The Eurasian Scops Owl, a small nocturnal raptor living in continental and southern Europe, is often solitary and territorial but sometimes forms local groups, of which little is known. In this study, I examined a group of territorial Scops Owls in a habitat with limited nest site availability in Southern Italy in July of 2016 and 2017. Male Scops Owls were identified through spectrographic analysis of their vocalizations, and their location was recorded. Male Scops Owls clustered around a human-inhabited area with significant noise and light pollution and avoided the undisturbed forest, which apparently was only used for foraging. The location of territories was relatively consistent in two subsequent years. Scops Owls tended to sing where conspecifics occurred, not necessarily near their own nests. Sometimes neighbouring males occupied the same area and sang simultaneously, even when close to each other. The results are in contrast with the concept of an all-purpose, exclusive territory described for this species as the norm, and suggest that the social and spatial organization of this population is more flexible than previously thought. Scops Owls bred exclusively in abandoned Eurasian Magpie Pica pica nests, which is unusual for this typically cavity-nesting species and was presumably caused by the lack of alternative sites. The distribution of Magpie nests might thus be the main driver of nest spacing and territorial behaviour of Scops Owls in this presumably nesting site limited population. However, the underlying cause of aggregation is unknown.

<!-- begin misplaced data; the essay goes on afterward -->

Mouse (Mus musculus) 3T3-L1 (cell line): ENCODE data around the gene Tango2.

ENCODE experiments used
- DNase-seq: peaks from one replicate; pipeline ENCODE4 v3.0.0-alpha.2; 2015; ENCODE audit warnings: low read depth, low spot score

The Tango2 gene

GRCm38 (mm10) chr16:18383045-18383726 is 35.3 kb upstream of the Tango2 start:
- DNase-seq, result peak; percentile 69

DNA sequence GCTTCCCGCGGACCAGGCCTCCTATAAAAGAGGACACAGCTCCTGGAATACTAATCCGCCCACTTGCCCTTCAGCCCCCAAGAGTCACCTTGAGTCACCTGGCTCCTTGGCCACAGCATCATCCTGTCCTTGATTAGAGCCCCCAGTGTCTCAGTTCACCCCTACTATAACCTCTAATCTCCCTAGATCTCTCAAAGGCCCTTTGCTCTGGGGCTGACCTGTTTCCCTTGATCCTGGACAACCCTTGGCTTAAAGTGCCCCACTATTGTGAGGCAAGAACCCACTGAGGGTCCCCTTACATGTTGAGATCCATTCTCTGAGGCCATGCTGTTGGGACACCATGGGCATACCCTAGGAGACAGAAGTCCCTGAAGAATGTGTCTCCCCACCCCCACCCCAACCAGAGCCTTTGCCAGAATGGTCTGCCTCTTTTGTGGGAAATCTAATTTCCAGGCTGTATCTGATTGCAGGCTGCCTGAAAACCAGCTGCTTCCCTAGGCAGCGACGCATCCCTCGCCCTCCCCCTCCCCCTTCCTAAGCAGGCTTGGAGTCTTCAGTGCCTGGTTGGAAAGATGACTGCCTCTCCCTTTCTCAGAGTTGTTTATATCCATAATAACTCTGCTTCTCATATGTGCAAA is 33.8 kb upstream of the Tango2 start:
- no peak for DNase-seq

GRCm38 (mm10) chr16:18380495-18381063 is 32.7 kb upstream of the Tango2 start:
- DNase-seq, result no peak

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Vol. 106 • No. 2